The U.S. Border Patrol uses technology of all kinds -- multiple cameras, underground sensors, radar, infrared, and more -- to protect the Arizona desert against illegal activity. CNET spent a day checking it out.TUCSON, Ariz.--Arizona's long desert border with Mexico is one of the hottest in the nation. Every day the temperature tops a hundred, and every day, the U.S. Border Patrol catches more than 300 people attempting to sneak into the U.S. Many are smugglers responsible for significant cargo -- often migrants or narcotics.
To combat the never-ending flow of smuggling, the Border Patrol operates a complex network of automated sensors -- cameras and underground motion detectors -- in conjunction with air and mobile vehicle-based surveillance, and significant legwork, both in control rooms in Tucson and often on foot in the desert.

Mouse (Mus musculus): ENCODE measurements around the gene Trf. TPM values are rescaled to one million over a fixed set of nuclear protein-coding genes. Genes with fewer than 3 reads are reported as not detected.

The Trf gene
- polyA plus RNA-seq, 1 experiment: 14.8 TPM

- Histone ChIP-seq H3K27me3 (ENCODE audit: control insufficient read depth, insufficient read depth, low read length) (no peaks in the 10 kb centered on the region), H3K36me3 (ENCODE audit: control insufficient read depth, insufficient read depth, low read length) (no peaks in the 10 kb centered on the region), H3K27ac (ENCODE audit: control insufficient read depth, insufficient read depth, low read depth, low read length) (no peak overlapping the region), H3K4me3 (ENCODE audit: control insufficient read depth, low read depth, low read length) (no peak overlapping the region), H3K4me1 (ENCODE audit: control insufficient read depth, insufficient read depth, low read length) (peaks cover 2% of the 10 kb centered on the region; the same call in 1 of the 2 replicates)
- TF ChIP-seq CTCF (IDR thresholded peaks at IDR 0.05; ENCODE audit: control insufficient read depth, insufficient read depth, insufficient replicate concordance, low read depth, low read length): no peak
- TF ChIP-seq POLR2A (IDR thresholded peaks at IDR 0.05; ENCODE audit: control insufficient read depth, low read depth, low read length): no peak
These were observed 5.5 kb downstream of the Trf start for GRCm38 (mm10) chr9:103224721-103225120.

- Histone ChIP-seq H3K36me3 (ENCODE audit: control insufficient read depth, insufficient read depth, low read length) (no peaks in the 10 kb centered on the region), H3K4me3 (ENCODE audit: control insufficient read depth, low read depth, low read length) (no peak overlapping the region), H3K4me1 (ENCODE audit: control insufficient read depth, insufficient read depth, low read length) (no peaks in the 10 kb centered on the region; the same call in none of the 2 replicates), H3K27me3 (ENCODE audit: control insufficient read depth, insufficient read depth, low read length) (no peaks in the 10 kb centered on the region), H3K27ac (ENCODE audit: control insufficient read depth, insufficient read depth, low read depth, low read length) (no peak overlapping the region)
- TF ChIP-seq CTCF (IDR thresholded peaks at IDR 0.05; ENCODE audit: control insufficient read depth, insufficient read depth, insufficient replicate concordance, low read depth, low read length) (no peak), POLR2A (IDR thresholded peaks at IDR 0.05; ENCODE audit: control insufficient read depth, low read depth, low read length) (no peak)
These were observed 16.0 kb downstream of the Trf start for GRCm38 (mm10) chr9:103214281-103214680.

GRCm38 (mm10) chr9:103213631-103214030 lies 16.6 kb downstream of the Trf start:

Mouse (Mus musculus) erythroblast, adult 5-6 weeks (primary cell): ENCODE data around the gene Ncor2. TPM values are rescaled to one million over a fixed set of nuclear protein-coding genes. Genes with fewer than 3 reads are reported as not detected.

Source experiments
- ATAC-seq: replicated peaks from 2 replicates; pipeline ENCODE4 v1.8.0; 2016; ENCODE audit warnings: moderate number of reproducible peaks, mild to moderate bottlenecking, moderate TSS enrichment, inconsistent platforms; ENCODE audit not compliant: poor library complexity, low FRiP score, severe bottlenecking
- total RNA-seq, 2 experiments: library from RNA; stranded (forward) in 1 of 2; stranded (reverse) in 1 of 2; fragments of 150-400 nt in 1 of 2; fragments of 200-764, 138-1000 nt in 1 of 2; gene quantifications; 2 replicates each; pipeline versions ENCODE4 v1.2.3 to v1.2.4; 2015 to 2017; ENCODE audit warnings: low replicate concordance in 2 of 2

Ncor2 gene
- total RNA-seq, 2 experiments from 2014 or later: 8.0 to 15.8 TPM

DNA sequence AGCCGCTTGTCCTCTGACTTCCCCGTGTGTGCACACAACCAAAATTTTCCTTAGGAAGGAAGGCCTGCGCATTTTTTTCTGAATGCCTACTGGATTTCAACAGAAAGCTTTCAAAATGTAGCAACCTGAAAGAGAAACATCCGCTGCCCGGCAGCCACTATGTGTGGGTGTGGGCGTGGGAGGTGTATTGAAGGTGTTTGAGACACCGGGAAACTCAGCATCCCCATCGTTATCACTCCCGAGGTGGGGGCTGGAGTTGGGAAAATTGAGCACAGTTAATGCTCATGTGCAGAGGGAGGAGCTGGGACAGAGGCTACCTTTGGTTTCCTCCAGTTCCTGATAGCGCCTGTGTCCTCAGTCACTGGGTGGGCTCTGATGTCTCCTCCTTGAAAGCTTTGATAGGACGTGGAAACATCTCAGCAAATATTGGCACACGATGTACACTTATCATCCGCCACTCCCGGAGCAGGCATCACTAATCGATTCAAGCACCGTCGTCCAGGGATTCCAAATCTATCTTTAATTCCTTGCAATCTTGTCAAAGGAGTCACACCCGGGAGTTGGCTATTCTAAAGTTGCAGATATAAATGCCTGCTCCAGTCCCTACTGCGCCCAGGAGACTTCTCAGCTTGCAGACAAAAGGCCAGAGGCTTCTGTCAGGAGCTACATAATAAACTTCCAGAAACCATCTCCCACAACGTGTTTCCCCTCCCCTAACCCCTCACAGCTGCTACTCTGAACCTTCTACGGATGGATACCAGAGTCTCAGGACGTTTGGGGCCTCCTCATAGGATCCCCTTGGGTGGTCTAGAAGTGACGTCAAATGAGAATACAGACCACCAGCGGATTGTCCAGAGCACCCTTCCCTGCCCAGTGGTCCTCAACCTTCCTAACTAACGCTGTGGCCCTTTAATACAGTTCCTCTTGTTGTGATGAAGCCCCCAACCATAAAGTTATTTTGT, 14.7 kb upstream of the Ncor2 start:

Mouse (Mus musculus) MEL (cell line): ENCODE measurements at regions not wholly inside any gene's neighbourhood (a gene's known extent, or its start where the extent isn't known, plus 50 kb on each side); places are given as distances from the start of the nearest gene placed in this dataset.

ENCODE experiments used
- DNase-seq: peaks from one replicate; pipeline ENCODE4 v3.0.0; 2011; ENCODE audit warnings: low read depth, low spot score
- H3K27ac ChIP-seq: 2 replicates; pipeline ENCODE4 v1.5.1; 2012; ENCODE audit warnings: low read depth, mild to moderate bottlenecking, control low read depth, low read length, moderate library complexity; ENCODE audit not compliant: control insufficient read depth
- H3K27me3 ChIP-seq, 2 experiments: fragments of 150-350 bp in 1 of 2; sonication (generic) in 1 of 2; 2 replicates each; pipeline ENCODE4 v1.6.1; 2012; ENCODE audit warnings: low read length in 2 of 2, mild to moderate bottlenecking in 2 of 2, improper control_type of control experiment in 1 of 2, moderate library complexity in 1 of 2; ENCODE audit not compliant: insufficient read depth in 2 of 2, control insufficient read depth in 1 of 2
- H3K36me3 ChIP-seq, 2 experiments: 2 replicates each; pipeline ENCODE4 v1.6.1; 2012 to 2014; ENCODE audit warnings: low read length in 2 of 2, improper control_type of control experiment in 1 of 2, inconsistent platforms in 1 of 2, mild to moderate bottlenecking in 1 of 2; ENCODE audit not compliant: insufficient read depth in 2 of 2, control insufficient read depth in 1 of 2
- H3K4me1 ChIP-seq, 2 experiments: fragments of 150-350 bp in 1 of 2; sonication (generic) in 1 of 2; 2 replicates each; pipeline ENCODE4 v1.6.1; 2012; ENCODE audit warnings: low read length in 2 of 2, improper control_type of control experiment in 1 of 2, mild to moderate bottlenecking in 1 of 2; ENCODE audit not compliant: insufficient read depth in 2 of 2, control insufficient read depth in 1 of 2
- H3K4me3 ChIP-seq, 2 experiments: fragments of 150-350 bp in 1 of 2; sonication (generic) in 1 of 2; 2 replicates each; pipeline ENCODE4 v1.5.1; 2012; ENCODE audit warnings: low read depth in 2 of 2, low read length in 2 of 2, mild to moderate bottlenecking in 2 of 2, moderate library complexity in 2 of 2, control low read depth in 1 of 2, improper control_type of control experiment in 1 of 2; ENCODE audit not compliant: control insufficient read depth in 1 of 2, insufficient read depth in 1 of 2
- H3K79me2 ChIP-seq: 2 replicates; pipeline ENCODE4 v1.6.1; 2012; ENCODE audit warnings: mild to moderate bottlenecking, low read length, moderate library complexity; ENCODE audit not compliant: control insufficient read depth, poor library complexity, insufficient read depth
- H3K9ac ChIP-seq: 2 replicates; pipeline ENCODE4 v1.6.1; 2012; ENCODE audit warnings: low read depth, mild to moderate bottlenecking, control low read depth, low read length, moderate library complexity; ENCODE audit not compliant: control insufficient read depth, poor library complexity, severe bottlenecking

There are also checkpoints all over the place, and at the biggest ones, like one along Interstate 19 -- south of Tucson, just north of the Nogales port of entry -- the Border Patrol operates "non-intrusive" technology like a backscatter truck that can scan vehicles looking for organic matter -- people or drugs certainly qualify.
If either a dog's alert or an agent's suspicions warrant it, the backscatter truck drives alongside a vehicle and take a scan. Another agent examines the resulting image, which can be manipulated in many different ways for visual clarity, for contraband.
As part of a daylong Road Trip 2012 tour of the Border Patrol's operations throughout the Tucson sector, CNET reporter Daniel Terdiman got a close-up look at most elements the I-19 checkpoint. [Read more]